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LAHORE: Could Bhagat Singh be considered the greatest Indian of all time, asked a member of the audience at the session, Inqilab Zindabad! Bhagat Singh of Lahore, held on the concluding day of the Afkar-e-Taza ThinkFest at the Alhamra Arts Center.

The question was posed to a panel of historians – Ammar Ali Jan of the Punjab University, and Daniel Elam of the University of Toronto – who had discussed various aspects of Bhagat Singh’s intellectual and political contributions to the anti-colonial movement in India.

Responding to the question, Dr Elam pointed out that Bhagat Singh’s ‘greatness’ could be deemed from the fact that his writings and letters often highlighted his own intellectual modesty. “He says I am not an expert...and he envisioned an egalitarian society worldwide,” said Dr Elam, adding that Bhagat Singh’s greatness came from his foregrounding of his oneness with the masses. And yet, it is important to read the young revolutionary’s writings as serious philosophy, he stressed.

Dr Jan pointed out that the assertion found its place in a current academic debate among intellectual historians, many of whom believed that the question of whether he could be considered a political philosopher had more to do with how we imagine political philosophers to be. Usually, only those who have undergone strict academic training at a university are considered philosophers. But there are a lot of political ideas and philosophy produced in jail, during exile and under duress, Dr Jan said, and pointed out that it was rare for political thinkers from the global south to be taught in western academia or thought of as serious philosophers.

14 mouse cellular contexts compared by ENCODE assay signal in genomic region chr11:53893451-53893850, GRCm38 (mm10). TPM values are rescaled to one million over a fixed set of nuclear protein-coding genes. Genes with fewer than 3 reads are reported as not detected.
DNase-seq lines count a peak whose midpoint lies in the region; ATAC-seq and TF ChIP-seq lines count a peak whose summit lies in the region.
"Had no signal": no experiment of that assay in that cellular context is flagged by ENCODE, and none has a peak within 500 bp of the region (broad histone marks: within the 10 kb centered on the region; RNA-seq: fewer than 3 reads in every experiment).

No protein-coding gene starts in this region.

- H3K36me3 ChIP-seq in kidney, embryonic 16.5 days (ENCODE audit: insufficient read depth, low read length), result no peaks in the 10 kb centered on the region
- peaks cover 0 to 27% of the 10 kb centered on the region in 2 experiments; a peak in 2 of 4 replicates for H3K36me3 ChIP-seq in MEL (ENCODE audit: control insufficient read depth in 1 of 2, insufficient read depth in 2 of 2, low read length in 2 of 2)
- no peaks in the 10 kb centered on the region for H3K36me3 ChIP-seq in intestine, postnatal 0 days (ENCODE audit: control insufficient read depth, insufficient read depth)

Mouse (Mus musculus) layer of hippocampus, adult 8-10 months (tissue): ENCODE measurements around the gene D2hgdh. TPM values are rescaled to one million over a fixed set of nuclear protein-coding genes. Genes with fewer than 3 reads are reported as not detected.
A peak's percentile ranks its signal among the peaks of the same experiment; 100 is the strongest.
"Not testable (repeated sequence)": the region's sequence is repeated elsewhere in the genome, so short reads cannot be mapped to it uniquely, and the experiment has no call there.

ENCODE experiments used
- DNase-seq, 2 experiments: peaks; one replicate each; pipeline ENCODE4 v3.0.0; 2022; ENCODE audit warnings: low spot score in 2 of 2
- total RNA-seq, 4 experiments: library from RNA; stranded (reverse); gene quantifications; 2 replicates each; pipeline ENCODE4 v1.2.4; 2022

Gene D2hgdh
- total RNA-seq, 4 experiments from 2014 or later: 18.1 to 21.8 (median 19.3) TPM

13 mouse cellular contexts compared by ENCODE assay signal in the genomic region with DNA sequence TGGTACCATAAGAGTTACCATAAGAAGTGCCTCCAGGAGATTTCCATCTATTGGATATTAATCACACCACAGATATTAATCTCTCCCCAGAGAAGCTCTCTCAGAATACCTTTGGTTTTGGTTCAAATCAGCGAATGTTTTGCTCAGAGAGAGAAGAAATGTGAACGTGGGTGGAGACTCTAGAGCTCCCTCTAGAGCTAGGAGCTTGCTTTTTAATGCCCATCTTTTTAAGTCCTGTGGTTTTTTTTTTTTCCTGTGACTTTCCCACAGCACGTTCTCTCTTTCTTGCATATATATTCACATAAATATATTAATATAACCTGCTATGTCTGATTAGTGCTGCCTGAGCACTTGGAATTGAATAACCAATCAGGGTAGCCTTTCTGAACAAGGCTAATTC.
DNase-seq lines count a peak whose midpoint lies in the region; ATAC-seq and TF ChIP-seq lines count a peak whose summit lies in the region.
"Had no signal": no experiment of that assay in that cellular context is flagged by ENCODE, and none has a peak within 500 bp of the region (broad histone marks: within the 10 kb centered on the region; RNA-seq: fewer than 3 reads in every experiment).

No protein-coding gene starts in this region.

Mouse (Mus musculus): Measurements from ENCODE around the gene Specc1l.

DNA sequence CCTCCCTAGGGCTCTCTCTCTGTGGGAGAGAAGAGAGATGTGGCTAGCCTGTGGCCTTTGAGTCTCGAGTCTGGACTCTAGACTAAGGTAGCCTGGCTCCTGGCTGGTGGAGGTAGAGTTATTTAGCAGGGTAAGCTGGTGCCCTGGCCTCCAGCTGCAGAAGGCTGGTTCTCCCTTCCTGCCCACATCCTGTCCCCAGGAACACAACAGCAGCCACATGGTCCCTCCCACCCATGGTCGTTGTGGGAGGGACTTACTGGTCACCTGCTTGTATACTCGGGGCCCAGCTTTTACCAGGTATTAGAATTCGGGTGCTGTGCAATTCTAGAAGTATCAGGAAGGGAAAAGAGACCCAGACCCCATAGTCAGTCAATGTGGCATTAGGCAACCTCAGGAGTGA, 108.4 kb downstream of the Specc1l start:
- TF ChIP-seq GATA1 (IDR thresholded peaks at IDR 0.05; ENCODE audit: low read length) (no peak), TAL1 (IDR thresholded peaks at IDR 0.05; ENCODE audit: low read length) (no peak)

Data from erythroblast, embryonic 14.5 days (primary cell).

“We must treat Bhagat Singh’s writings as philosophy...philosophy that is produced under duress,” said Dr Elam, “We must treat it like philosophy that cannot be reduced to Kant, Mill and others.”

Bhagat Singh was a voracious reader with a cosmopolitan worldview, he said.

But the 1920s and 30s were a time when the British were cracking down on ‘subversive’ literature being produced in India, Dr Jan said, sharing a little known factoid about how revolutionary literature was being transported from colonial empires to colonised lands in Asia and Africa by British sailors, who took advantage of their ‘racial superiority’ to avoid being searched at the ports. Bhagat Singh read this literature, down to the day he was hanged. He was reading Lenin when soldiers came to take him to the gallows and he asked for time to finish the chapter he was reading, Dr Jan said.

But Bhagat Singh was, after all, 23 years old when he was executed, Dr Elam said, while discussing the young revolutionary’s movie interests. He loved Indian and foreign movies, he said, some of his favourite ones included Uncle Tom’s Cabin (1927).

Published in Dawn, January 15th, 2018